The effects of Ravenloft started dying once the Doctor was dead, but before that could happen the cleric made an error and started healing the party, which doesn't go well. The explorer with the broken arm got a useless and deformed arm, the sailor who had been horribly burned now looks like he is on the last stages of the black plague, and the cleric herself developed disgusting scales. This actually kind of worked in their favor!
After searching the grounds and gathering tools that they could use for make-shift weapons, they started a building on fire and tried to sleep the best that they could, until morning when they decided that it was time to find their way out of these woods. Bismark wanted to go to the farmhouse that he was born and raised, which they were able to find without getting lost.
Bismark was able to get some food from one of the last remaining neighbors still living in the area, the party came up with a plan that I had not seen coming, they decided to earn some money by putting on a traveling freakshow. They traveled to Stendle and actually made money, purchased supplies from town, and got the hell out before the novelty wore off.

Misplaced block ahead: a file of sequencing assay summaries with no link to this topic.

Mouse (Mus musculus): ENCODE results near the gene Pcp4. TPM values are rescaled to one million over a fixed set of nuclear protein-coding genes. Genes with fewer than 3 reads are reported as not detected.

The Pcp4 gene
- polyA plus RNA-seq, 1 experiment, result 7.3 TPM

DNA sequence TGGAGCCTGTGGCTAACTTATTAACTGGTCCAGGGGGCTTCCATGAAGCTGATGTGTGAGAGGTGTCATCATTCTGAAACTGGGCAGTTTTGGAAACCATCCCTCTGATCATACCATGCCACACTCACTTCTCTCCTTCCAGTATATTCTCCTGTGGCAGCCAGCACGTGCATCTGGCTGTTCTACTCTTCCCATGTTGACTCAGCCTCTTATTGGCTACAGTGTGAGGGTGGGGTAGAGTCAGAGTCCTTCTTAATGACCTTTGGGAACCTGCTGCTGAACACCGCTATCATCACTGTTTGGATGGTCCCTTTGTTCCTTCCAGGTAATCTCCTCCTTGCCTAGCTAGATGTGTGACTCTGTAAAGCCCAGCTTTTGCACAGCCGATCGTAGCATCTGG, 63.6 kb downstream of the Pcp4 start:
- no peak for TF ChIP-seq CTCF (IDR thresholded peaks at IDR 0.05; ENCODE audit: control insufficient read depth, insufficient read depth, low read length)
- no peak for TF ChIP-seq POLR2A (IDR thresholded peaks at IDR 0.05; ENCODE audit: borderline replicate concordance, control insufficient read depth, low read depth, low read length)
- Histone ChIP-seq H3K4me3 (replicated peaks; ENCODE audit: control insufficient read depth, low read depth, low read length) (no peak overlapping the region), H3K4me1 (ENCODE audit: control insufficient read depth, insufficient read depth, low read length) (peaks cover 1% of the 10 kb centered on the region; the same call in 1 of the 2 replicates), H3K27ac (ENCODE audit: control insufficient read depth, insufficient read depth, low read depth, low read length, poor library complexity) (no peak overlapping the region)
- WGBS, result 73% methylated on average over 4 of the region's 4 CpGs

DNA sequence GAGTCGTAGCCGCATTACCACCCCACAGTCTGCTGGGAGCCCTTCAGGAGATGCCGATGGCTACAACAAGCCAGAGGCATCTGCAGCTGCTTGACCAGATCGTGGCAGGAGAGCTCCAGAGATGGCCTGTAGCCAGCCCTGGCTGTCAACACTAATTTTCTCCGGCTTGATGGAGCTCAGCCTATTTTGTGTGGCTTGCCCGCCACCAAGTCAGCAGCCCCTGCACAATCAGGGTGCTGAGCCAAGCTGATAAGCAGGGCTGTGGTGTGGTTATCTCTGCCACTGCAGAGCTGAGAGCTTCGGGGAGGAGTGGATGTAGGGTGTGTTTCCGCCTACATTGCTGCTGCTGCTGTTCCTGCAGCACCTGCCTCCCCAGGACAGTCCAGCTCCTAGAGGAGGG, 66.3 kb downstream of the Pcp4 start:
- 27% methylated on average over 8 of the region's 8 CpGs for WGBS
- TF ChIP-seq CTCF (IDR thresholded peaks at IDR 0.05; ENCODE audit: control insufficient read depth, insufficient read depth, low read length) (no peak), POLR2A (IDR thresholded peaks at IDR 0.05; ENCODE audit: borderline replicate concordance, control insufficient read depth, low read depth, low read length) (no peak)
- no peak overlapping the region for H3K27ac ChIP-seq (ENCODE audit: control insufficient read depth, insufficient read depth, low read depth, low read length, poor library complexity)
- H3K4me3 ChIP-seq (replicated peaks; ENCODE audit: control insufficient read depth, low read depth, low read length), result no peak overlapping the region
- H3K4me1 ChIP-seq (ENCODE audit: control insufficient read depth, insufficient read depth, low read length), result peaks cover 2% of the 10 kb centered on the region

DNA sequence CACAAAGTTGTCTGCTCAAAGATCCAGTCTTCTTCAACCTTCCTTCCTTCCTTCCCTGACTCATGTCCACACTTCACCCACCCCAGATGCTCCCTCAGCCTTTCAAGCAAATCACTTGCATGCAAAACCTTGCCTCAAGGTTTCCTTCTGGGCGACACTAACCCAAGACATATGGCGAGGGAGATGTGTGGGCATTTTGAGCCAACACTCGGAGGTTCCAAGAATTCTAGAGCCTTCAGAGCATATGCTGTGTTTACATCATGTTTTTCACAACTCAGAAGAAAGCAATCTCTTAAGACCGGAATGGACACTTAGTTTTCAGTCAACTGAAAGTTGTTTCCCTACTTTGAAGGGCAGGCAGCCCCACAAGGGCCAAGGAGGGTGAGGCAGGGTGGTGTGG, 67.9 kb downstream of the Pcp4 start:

From there they started working their way south, keeping to the roads, they had planned on repeating this at every town which they entered, but as DM I couldn't let them get rich, and they instantly got greedy, going to a bigger town that was out of their way to make even more cash, they got caught by the military and were arrested because they had no papers. Word hadn't gotten out yet about Bismark escaping, so that wasn't yet an issue; they were brought before the Captain in charge of Lower Saxony, they were getting no resistance from the locals, and young men were gladly signing up in droves!
I didn't want it to be too easy, so I questioned everybody, and yet another strange event happened, all of the players were able to successfully roll their crappy CHARISMA checks, all of them! They were able to get visas and told to leave the country as fast as they were able. There is to be no more shows as Entertainment has been banned by the government. Germany was preparing for war.
Off they go! They were able to buy a beat up old wagon and a couple of nags to pull it and they moved south. They were even able to buy a tent with the slim funds that they had left. Instead of scavenging for food, they were eating at inns and roadhouses.